Stamp Act Teacher Resources
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How did American colonists react to the Stamp Act of 1765? Your young historians will examine primary source material by reading excerpts from a transcription of the Pennsylvania Gazette and then identifying the sentiments expressed by colonists toward this tax. They will also compare the transmission of information today to that of colonial times, and will conclude by composing a letter to the editor of the Gazette from the perspective of a colonist. Tip: To easily locate the primary source document that is the main focus of this instructional activity, go to the provided link and find November 7 within the page.
Elementary and middle schoolers examine and evaluate different perspectives concerning events leading to the American Revolution. For this case, they hone in on the Stamp Act. They research controversial bills, laws, or events of the time period and decide whether or not they support or oppose the law.
Sixth graders examine the Stamp Act. In this Stamp Act lesson, 6th graders analyze documents surrounding the Stamp Act. Students determine the reasons, oppositions and impacts of the Stamp Act and organize this information on a chart. Students use this information to create an essay.
Fifth graders read documents to address why colonists were upset about the Stamp Act. In this sourcing and contextualization lesson, 5th graders read a variety of documents from the American Revolution and predict the author's perspective on the Stamp Act. Students discuss the documents to corroborate or cross-check their work.
Fourth graders discuss the Stamp Act and the preamble. In this social science lesson, 4th graders examine protests and show that the colonists reacted to the Stamp Act by protesting. Students study various cartoons and state what the people are protesting in the cartoons.
Fifth graders watch videos, read poems, debate, and more about the Stamp Act of 1765. In this Stamp Act lesson plan, 5th graders relate to the colonists in the time of taxation.
"No taxation without representation!" While many have heard this rallying cry of the American colonists prior to the Revolutionary War, rarely is time given to hear the British reasoning behind their implementation of the Stamp Act. This worksheet, which presents the cases of both the British government and American colonists side-by-side, will help your class acquire valuable perspective on a key event contributing to the American Revolution.
Fourth graders explore personal freedoms by analyzing U.S history. In this colonial era lesson, 4th graders identify the Colonial era and identify the 3 types of colonists that inhabited the U.S. at that time. Students define the Sugar Act, Stamp Act and Townshend acts before viewing a video in class.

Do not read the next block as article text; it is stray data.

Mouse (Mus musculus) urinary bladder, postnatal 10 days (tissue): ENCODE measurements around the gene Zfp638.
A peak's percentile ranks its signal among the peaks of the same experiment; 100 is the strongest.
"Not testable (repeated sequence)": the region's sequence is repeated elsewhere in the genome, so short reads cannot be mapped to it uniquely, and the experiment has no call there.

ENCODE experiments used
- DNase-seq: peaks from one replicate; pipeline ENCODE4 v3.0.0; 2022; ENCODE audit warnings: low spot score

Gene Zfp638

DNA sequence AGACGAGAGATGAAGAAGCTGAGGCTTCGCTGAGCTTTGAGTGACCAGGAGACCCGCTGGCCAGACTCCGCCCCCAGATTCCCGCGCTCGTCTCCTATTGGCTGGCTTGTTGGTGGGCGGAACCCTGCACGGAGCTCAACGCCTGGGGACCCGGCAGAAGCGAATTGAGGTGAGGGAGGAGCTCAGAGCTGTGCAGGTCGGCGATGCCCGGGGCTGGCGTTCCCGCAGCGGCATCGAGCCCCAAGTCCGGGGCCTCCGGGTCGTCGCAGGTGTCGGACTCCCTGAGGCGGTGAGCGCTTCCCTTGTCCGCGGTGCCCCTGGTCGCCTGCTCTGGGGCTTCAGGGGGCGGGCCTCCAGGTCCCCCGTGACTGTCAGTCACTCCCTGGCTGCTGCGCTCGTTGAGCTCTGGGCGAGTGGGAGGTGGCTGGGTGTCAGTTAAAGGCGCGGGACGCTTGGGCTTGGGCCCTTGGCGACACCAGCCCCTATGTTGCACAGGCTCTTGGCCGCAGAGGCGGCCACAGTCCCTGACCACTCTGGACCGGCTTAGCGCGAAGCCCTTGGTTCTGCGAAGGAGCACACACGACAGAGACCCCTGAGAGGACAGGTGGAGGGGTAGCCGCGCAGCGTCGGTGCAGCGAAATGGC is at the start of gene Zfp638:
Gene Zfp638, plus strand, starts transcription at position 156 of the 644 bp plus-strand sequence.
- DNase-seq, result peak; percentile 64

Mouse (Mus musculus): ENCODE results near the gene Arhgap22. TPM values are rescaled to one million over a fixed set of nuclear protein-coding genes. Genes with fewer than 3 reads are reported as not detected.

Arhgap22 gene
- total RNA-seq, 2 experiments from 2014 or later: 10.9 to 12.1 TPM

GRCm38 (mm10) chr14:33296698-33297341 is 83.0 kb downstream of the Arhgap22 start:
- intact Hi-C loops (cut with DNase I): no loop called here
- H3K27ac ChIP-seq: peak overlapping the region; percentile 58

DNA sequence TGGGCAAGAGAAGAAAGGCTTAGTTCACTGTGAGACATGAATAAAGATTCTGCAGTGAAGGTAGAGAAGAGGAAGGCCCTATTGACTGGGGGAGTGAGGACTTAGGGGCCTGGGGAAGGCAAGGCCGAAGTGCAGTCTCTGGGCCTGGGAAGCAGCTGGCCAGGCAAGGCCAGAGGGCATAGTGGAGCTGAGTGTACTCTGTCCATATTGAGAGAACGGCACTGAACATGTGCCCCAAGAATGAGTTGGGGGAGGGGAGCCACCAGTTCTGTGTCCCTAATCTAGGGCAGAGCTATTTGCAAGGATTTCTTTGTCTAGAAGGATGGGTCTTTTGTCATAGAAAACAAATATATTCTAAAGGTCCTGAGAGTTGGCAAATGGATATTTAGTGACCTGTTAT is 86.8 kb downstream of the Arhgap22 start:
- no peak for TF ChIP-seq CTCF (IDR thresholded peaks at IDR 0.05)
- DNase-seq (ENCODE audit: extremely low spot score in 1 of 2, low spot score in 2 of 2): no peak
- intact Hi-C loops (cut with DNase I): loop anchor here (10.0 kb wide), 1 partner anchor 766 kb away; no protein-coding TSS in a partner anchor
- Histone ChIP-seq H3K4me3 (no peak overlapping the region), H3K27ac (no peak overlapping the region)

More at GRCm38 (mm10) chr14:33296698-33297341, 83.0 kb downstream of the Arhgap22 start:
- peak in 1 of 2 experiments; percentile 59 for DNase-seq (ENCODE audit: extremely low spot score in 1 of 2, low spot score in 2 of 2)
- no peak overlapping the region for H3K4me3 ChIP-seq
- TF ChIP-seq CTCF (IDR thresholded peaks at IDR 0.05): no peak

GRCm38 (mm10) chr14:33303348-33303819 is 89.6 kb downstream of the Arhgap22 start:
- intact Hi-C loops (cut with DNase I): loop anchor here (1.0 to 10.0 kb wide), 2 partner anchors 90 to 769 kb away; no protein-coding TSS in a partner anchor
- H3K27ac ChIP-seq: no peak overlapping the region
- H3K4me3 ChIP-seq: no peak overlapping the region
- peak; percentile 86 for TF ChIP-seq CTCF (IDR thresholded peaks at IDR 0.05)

Students read about and discuss three important events that led up to the American Revolution. They research and present information on the French and Indian War, the Sugar Act, and the Stamp Act then write a short newspaper article about one of the events.
Students examine British and Colonial perspectives on the Stamp Act through classroom simulation and document analysis. They discuss concept of taxes, and determine whether or not the Stamp Act was fair.
Rather than simply summarizing the events that led to the American Revolution, have your learners listen as John Green offers some interesting points to be used as discussion or writing prompts in your review of the war. Green details early American colonies as self-governing entities, brings to light some hypocrisies of the War for Independence, and concludes by discussing the influence of the Enlightenment.
Students analyze several eighteenth-century documents to determine the colonial opinion of Great Britain's attempts to tax the colonists in the 1760s. They read and discuss a variety of primary source material from the era.
In this teaching American history worksheet, young scholars examine a primary source document regarding the Stamp Act. Students discuss their impressions of the document.
Fifth graders write about the Stamp Act and pretend they are being taxed by the British and write how they feel. In this Stamp Act lesson plan, 5th graders view a taxation simulation.
In this Stamp Act worksheet, students fill in the blanks of the oath of support for the Stamp Act. Student also sign the fictitious document to show their support of the act.
Eleventh graders explore the origins of colonial objections to "taxation without representation". In this American History lesson, 11th graders create a presentation on specific topics in relation to the Stamp Act.
Here is a wonderful presentation, perfect for setting the stage for the Revolutionary War. Containing great information and images, it acts as a timeline of events starting with the French Indian War and ending with the dawn of the American Revolution. The plan of union, Stamp Act, Boston Tea Party, Tea Act, Boston Massacre, and George Washington are described in rich detail.
Learners examine the causes of dissatisfaction that led to the American Revolution. Then they make a Flap Vocabulary Book and glue on a map of the thirteen colonies and make a title page called "Road to War in it." Students also identify and interpret the Proclamation Act of 1763, the Sugar Act 1764, the Stamp Act 1765, and what the colonial mindset what during this period.
Students explore the causes of the American Revolution. In this American Revolution lesson, students describe the major and important people of the Ameican Revolution. Students watch videos fill out timelines do Internet research to better understand the Revolutionary War.